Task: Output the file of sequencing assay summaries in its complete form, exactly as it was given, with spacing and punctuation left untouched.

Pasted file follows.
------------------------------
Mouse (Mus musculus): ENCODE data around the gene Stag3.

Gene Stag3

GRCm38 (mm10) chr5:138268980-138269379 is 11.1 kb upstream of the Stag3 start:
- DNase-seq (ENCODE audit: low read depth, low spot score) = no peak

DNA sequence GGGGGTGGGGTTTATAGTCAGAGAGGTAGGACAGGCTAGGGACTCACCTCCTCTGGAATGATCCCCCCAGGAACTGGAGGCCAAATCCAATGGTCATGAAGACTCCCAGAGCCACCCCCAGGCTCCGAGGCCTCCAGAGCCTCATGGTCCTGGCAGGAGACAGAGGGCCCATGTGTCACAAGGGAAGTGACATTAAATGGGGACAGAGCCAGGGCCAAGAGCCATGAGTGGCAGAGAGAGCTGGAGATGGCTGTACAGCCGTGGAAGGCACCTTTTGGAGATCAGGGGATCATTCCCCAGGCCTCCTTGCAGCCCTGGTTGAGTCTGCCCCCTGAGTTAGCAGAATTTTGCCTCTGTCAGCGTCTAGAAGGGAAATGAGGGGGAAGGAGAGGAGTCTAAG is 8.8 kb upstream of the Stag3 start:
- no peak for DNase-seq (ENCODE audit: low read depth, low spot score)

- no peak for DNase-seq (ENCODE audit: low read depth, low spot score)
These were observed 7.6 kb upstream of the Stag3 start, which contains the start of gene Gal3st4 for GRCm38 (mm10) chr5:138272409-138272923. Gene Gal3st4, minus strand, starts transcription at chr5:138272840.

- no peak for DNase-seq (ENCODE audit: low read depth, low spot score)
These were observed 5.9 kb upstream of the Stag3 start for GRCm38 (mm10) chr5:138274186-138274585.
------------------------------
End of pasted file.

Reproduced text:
Mouse (Mus musculus): ENCODE data around the gene Stag3.

Gene Stag3

GRCm38 (mm10) chr5:138268980-138269379 is 11.1 kb upstream of the Stag3 start:
- DNase-seq (ENCODE audit: low read depth, low spot score) = no peak

DNA sequence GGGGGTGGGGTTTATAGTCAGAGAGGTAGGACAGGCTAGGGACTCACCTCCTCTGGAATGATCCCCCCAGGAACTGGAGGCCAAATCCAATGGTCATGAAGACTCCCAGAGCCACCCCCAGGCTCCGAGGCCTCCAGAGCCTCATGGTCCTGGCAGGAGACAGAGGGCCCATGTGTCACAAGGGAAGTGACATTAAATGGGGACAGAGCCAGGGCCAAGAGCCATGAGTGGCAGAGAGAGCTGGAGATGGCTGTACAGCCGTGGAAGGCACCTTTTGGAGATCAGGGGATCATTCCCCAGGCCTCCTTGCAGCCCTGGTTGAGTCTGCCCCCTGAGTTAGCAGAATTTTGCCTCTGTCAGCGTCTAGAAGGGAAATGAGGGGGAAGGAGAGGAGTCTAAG is 8.8 kb upstream of the Stag3 start:
- no peak for DNase-seq (ENCODE audit: low read depth, low spot score)

- no peak for DNase-seq (ENCODE audit: low read depth, low spot score)
These were observed 7.6 kb upstream of the Stag3 start, which contains the start of gene Gal3st4 for GRCm38 (mm10) chr5:138272409-138272923. Gene Gal3st4, minus strand, starts transcription at chr5:138272840.

- no peak for DNase-seq (ENCODE audit: low read depth, low spot score)
These were observed 5.9 kb upstream of the Stag3 start for GRCm38 (mm10) chr5:138274186-138274585.